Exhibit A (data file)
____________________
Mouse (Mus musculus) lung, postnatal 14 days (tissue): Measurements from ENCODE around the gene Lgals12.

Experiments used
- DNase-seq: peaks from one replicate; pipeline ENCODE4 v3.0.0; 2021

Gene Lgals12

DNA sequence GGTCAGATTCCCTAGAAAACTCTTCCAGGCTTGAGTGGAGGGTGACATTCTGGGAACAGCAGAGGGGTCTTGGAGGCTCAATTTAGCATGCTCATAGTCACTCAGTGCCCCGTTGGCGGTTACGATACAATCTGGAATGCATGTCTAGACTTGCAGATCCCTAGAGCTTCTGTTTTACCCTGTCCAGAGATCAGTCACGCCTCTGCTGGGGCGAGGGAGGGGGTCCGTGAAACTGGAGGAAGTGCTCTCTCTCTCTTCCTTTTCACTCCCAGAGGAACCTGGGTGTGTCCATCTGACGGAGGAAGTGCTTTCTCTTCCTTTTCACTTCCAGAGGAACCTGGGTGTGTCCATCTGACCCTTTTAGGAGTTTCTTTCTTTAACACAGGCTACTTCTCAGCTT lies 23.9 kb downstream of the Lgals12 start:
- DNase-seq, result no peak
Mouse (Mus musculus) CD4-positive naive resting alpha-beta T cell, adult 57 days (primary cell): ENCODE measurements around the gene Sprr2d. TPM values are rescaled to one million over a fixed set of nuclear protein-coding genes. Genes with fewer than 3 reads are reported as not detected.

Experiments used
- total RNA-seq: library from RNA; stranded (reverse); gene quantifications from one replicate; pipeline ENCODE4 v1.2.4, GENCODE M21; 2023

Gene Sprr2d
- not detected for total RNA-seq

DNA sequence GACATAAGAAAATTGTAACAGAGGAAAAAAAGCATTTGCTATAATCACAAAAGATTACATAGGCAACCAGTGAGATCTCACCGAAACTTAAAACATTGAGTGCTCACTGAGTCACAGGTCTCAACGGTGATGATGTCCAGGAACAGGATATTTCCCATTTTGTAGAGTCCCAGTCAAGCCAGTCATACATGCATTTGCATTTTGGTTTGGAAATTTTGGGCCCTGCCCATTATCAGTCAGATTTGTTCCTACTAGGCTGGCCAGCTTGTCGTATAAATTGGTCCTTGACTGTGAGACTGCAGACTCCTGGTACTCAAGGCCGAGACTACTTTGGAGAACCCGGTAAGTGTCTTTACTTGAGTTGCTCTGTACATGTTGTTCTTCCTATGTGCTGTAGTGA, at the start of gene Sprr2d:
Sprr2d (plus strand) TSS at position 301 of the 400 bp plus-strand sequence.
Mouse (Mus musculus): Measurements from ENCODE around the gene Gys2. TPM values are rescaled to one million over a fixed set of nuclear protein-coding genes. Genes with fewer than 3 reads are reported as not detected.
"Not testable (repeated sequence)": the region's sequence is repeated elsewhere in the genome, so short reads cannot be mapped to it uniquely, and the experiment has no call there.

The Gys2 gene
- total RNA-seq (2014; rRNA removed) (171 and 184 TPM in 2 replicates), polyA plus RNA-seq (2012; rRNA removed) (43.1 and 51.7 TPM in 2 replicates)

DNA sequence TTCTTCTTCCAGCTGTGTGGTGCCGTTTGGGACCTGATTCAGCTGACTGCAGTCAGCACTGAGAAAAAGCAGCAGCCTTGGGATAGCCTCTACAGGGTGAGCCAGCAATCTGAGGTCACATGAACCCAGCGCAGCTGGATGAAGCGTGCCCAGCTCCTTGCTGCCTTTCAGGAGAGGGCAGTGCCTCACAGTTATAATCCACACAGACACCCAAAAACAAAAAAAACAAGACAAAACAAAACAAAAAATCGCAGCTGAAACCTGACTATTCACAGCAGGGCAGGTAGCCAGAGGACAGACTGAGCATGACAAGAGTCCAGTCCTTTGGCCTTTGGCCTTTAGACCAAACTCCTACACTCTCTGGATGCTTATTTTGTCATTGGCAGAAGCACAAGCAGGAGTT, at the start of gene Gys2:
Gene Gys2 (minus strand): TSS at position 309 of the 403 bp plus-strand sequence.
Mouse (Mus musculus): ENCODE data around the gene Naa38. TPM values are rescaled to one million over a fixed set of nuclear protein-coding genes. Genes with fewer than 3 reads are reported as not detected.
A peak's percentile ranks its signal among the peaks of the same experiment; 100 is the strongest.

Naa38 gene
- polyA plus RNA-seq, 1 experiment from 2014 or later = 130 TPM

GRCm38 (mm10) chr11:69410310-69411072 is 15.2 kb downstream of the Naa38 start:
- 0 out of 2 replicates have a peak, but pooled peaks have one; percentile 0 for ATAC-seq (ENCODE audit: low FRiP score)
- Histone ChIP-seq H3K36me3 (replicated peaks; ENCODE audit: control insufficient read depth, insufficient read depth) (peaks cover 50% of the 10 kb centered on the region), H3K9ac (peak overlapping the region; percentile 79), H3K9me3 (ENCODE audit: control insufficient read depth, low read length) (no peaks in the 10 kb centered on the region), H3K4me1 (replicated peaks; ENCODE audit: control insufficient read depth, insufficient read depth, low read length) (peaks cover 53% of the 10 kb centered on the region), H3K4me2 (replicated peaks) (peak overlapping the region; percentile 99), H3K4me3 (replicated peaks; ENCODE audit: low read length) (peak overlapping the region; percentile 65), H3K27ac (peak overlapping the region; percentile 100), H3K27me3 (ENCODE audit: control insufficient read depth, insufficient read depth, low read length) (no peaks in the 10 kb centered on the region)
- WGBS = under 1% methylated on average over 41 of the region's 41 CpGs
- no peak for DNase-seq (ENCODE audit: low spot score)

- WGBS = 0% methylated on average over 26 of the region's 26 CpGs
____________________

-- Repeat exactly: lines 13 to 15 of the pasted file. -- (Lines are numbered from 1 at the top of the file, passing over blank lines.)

Sprr2d (plus strand) TSS at position 301 of the 400 bp plus-strand sequence.
Mouse (Mus musculus): Measurements from ENCODE around the gene Gys2. TPM values are rescaled to one million over a fixed set of nuclear protein-coding genes. Genes with fewer than 3 reads are reported as not detected.
"Not testable (repeated sequence)": the region's sequence is repeated elsewhere in the genome, so short reads cannot be mapped to it uniquely, and the experiment has no call there.